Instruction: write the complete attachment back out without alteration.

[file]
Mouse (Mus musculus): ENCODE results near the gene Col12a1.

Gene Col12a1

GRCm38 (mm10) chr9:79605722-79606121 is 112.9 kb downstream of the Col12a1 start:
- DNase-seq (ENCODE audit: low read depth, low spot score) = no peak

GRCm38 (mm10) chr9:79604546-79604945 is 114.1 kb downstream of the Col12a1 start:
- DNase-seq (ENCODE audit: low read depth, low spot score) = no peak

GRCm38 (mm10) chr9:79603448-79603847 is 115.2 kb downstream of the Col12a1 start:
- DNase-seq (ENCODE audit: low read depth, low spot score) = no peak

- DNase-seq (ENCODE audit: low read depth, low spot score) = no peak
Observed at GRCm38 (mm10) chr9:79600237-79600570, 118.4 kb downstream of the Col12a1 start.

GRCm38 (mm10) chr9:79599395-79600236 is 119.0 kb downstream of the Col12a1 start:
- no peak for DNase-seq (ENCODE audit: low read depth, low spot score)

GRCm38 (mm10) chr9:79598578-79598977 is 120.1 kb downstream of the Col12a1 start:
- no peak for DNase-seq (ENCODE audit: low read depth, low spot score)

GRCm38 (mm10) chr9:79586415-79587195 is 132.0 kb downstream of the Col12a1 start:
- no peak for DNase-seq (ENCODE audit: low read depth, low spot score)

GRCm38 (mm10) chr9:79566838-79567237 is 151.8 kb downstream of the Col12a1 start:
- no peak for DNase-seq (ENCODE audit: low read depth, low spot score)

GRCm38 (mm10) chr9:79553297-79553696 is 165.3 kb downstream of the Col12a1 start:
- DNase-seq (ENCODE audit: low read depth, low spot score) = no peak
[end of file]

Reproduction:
Mouse (Mus musculus): ENCODE results near the gene Col12a1.

Gene Col12a1

GRCm38 (mm10) chr9:79605722-79606121 is 112.9 kb downstream of the Col12a1 start:
- DNase-seq (ENCODE audit: low read depth, low spot score) = no peak

GRCm38 (mm10) chr9:79604546-79604945 is 114.1 kb downstream of the Col12a1 start:
- DNase-seq (ENCODE audit: low read depth, low spot score) = no peak

GRCm38 (mm10) chr9:79603448-79603847 is 115.2 kb downstream of the Col12a1 start:
- DNase-seq (ENCODE audit: low read depth, low spot score) = no peak

- DNase-seq (ENCODE audit: low read depth, low spot score) = no peak
Observed at GRCm38 (mm10) chr9:79600237-79600570, 118.4 kb downstream of the Col12a1 start.

GRCm38 (mm10) chr9:79599395-79600236 is 119.0 kb downstream of the Col12a1 start:
- no peak for DNase-seq (ENCODE audit: low read depth, low spot score)

GRCm38 (mm10) chr9:79598578-79598977 is 120.1 kb downstream of the Col12a1 start:
- no peak for DNase-seq (ENCODE audit: low read depth, low spot score)

GRCm38 (mm10) chr9:79586415-79587195 is 132.0 kb downstream of the Col12a1 start:
- no peak for DNase-seq (ENCODE audit: low read depth, low spot score)

GRCm38 (mm10) chr9:79566838-79567237 is 151.8 kb downstream of the Col12a1 start:
- no peak for DNase-seq (ENCODE audit: low read depth, low spot score)

GRCm38 (mm10) chr9:79553297-79553696 is 165.3 kb downstream of the Col12a1 start:
- DNase-seq (ENCODE audit: low read depth, low spot score) = no peak